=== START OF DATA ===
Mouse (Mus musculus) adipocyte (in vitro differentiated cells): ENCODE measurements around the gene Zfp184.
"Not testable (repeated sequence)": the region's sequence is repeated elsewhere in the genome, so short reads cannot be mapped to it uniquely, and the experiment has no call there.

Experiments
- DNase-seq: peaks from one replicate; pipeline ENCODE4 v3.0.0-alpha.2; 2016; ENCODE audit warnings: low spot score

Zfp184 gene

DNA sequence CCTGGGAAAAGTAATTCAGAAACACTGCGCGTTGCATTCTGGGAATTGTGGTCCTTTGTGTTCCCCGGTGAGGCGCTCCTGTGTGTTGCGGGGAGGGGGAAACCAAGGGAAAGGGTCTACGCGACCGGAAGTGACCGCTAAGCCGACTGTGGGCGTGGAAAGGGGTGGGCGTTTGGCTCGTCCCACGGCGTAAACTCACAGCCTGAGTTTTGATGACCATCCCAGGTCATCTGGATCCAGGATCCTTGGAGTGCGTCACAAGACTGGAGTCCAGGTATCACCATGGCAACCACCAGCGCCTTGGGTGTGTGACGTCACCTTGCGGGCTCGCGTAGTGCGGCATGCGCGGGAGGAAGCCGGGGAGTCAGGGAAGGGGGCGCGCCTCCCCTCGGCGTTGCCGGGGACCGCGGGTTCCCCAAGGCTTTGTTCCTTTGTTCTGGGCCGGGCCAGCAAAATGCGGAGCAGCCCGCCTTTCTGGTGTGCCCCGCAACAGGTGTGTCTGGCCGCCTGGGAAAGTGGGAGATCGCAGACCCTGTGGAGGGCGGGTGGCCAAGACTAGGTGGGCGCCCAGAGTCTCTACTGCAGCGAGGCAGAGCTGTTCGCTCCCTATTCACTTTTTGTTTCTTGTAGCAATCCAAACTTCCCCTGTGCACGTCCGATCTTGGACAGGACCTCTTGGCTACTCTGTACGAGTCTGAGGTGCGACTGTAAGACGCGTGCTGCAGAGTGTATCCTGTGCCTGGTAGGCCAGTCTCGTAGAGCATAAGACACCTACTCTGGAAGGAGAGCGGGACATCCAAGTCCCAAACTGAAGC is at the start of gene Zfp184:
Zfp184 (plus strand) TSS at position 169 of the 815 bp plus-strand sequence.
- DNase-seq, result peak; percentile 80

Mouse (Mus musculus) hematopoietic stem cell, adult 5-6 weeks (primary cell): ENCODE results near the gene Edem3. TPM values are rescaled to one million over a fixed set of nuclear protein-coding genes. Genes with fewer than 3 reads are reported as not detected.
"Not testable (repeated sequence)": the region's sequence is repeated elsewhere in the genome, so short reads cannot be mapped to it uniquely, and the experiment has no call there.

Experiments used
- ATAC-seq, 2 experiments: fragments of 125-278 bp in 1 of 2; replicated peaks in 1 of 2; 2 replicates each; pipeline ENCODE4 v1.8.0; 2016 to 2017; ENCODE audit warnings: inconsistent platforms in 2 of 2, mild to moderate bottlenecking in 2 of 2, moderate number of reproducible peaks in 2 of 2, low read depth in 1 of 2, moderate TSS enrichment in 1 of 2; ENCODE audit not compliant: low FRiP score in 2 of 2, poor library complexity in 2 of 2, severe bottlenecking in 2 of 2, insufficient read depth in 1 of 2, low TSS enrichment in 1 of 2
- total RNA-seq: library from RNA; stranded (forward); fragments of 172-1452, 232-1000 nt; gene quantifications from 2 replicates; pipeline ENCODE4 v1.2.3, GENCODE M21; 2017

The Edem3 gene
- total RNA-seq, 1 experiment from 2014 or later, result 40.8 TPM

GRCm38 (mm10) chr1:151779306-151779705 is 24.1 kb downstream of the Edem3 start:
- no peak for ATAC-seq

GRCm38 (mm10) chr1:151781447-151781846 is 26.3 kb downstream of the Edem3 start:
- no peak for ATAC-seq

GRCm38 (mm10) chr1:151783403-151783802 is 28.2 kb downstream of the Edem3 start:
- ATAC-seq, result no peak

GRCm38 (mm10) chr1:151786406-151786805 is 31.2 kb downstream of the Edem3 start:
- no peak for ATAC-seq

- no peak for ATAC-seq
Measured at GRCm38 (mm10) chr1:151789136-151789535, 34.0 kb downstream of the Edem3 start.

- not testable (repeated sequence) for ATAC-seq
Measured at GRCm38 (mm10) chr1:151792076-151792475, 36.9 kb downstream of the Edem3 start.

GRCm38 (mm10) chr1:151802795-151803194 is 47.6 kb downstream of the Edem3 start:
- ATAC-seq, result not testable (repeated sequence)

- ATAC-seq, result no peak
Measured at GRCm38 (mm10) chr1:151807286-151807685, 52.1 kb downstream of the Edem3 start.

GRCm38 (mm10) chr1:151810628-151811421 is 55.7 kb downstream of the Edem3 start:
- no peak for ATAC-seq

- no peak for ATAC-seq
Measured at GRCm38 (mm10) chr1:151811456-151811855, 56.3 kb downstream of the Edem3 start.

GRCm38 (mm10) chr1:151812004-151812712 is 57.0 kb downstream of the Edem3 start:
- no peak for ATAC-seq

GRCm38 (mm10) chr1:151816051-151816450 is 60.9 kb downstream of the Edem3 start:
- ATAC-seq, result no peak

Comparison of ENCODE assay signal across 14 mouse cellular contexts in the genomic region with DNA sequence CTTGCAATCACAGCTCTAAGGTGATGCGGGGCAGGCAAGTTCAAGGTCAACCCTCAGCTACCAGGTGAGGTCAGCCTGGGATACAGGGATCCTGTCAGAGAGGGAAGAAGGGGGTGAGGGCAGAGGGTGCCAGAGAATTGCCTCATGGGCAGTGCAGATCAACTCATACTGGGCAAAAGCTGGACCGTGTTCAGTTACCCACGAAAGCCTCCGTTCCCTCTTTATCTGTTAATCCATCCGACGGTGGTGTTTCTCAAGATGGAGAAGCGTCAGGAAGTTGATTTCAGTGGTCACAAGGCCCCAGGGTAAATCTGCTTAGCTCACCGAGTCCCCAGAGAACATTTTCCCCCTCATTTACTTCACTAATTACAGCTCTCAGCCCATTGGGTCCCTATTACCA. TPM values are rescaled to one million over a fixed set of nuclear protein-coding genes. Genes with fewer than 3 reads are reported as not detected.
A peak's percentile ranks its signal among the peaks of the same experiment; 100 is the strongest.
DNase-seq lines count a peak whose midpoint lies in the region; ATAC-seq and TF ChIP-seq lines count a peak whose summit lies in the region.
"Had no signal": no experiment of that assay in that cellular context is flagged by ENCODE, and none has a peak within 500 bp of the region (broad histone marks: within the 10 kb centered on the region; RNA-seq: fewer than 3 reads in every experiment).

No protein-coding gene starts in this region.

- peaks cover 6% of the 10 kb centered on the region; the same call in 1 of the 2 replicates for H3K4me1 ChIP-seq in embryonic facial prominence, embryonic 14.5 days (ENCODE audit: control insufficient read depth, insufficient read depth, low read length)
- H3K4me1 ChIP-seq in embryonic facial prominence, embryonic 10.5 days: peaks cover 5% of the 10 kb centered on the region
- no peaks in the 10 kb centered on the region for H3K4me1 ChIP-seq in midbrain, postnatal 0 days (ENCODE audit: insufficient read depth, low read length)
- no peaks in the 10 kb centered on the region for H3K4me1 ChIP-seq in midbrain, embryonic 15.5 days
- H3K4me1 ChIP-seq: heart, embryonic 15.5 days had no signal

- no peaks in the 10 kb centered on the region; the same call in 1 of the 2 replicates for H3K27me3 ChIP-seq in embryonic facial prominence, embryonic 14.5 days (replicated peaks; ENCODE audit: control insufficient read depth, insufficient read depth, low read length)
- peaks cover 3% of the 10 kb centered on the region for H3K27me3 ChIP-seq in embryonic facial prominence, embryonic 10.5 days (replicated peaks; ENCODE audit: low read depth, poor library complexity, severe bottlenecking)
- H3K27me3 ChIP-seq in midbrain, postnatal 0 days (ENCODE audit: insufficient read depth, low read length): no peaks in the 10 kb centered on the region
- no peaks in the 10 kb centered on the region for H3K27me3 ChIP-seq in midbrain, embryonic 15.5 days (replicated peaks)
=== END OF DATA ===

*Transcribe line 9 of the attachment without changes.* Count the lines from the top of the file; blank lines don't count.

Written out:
Mouse (Mus musculus) hematopoietic stem cell, adult 5-6 weeks (primary cell): ENCODE results near the gene Edem3. TPM values are rescaled to one million over a fixed set of nuclear protein-coding genes. Genes with fewer than 3 reads are reported as not detected.